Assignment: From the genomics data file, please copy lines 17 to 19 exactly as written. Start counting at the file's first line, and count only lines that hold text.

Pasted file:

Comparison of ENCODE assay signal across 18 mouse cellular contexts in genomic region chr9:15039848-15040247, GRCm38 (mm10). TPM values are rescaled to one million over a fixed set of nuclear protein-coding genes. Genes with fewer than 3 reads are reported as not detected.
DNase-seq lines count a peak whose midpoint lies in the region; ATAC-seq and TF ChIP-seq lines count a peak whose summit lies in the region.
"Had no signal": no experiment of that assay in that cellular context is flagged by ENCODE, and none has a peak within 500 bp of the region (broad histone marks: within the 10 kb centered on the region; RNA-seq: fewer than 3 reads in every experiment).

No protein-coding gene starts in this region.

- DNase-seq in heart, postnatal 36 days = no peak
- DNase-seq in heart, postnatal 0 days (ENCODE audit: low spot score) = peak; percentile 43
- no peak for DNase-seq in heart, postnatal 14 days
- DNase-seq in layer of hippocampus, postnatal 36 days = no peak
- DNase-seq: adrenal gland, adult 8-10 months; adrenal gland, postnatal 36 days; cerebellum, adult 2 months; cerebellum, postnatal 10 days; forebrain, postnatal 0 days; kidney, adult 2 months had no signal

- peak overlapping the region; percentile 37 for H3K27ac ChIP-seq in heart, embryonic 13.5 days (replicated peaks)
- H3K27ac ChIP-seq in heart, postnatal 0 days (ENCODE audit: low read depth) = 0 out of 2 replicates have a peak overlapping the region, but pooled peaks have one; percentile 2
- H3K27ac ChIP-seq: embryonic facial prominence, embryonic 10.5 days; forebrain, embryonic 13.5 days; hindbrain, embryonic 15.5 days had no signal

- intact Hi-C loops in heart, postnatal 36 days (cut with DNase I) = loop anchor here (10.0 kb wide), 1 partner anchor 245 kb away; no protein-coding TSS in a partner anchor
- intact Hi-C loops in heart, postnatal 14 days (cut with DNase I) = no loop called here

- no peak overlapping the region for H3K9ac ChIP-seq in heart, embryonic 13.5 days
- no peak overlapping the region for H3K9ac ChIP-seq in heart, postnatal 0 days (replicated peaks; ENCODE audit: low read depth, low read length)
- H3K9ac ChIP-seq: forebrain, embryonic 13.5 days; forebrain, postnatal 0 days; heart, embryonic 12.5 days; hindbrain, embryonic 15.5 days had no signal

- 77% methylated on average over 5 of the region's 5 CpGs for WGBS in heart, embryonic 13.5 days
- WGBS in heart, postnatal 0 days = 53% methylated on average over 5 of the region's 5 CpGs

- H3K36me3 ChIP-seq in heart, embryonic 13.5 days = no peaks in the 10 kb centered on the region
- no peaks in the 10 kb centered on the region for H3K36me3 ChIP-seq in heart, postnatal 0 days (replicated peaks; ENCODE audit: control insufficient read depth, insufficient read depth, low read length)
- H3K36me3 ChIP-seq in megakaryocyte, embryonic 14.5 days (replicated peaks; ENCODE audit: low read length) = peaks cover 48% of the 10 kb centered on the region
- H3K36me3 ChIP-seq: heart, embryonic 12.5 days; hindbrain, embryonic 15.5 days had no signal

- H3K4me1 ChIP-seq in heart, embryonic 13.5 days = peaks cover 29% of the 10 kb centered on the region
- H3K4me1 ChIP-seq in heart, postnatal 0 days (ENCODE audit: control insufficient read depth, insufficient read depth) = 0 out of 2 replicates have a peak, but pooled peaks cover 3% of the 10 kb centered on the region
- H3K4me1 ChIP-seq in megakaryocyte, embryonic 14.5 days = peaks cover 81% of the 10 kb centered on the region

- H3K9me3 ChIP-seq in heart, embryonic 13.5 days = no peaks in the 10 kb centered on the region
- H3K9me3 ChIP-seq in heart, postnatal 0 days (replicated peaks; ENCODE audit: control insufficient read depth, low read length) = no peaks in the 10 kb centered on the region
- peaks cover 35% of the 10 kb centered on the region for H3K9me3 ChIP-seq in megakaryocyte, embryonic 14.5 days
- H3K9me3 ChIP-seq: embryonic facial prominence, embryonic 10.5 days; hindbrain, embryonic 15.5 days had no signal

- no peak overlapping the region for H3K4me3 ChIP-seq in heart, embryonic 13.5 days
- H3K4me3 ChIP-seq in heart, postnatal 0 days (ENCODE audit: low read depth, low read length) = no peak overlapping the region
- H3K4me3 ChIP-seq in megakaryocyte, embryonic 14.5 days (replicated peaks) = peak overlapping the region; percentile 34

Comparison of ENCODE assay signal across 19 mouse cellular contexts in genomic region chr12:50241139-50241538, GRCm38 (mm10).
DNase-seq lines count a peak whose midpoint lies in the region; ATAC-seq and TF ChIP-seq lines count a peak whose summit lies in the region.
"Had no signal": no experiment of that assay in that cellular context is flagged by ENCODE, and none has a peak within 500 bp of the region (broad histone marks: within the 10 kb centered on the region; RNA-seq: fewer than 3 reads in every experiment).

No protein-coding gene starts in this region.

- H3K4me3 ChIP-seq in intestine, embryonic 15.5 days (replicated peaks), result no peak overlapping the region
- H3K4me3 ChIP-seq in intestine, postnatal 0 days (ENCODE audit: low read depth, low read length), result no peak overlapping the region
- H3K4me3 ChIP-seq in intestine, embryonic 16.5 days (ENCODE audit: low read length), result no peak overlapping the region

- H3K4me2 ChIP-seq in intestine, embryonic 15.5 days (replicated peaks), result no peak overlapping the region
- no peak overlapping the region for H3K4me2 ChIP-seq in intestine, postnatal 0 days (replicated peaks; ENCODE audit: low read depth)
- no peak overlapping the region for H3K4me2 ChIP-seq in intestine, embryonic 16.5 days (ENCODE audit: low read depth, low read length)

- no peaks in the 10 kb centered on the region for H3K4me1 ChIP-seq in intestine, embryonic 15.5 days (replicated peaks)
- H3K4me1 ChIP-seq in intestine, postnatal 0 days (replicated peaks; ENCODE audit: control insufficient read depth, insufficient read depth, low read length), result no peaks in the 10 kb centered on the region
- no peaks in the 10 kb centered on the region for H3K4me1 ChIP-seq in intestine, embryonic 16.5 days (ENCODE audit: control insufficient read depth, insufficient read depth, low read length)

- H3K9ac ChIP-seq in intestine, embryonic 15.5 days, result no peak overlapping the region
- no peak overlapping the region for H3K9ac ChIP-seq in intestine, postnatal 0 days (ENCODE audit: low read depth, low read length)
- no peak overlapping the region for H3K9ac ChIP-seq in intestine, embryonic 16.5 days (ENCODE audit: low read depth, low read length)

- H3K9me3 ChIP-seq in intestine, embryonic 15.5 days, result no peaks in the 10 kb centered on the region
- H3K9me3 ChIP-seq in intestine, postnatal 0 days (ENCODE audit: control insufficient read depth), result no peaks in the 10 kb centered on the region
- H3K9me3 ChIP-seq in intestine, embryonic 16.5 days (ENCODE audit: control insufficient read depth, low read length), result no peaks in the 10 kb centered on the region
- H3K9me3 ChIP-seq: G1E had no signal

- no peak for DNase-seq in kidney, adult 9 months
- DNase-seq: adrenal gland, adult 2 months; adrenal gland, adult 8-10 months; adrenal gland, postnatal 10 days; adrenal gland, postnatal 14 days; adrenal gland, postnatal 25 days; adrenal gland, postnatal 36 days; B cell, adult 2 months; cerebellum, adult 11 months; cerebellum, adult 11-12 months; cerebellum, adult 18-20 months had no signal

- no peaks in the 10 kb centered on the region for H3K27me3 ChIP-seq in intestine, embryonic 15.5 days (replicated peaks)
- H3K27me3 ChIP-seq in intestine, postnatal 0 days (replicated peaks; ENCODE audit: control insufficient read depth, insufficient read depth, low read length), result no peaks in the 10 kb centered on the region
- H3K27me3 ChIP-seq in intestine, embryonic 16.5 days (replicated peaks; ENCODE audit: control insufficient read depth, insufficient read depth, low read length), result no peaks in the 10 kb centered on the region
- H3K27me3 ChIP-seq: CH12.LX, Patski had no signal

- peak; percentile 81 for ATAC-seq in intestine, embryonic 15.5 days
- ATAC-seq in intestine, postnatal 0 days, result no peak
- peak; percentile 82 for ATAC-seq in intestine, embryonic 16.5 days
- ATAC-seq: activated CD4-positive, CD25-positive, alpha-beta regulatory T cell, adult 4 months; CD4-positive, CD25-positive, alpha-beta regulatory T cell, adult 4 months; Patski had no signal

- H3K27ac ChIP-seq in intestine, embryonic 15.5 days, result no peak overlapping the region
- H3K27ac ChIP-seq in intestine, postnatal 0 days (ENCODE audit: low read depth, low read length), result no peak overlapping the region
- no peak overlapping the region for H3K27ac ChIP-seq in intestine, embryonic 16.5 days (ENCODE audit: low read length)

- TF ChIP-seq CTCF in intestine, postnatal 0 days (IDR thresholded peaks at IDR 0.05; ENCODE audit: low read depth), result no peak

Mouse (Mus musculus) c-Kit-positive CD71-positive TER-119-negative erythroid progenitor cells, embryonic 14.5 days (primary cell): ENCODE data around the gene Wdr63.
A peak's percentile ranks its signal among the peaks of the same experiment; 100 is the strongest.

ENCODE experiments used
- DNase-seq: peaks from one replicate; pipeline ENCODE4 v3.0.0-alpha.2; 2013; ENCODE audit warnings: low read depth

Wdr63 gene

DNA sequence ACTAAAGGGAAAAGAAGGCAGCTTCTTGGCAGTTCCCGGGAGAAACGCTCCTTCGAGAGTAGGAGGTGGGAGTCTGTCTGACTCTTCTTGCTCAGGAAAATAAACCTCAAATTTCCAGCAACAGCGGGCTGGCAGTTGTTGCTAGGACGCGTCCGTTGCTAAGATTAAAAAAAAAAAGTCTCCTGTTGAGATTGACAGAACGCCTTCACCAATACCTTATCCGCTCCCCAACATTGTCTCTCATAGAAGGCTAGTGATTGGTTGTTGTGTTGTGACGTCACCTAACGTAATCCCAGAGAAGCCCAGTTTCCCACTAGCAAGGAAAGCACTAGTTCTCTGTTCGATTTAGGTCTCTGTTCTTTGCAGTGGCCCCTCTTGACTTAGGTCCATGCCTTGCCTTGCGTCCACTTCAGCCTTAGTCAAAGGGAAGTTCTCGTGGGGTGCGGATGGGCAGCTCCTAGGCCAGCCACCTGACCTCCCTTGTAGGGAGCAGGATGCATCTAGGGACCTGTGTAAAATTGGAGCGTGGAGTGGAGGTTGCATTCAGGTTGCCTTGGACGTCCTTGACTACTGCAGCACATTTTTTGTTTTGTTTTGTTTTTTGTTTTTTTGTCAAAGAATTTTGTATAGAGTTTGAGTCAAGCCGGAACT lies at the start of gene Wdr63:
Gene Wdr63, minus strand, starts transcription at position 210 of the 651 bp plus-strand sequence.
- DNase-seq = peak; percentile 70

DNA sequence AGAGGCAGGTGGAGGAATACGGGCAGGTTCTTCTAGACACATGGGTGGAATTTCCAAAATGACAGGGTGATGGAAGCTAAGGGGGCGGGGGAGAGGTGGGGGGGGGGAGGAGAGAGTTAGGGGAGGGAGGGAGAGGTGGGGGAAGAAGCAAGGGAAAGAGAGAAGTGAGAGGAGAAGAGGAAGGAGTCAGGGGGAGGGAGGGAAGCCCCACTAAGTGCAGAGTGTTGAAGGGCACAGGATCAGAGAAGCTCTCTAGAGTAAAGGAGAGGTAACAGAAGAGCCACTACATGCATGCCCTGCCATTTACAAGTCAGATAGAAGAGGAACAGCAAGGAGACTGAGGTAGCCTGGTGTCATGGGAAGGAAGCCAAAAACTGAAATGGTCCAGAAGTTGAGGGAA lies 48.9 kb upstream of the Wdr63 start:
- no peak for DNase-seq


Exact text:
- H3K9ac ChIP-seq: forebrain, embryonic 13.5 days; forebrain, postnatal 0 days; heart, embryonic 12.5 days; hindbrain, embryonic 15.5 days had no signal

- 77% methylated on average over 5 of the region's 5 CpGs for WGBS in heart, embryonic 13.5 days
- WGBS in heart, postnatal 0 days = 53% methylated on average over 5 of the region's 5 CpGs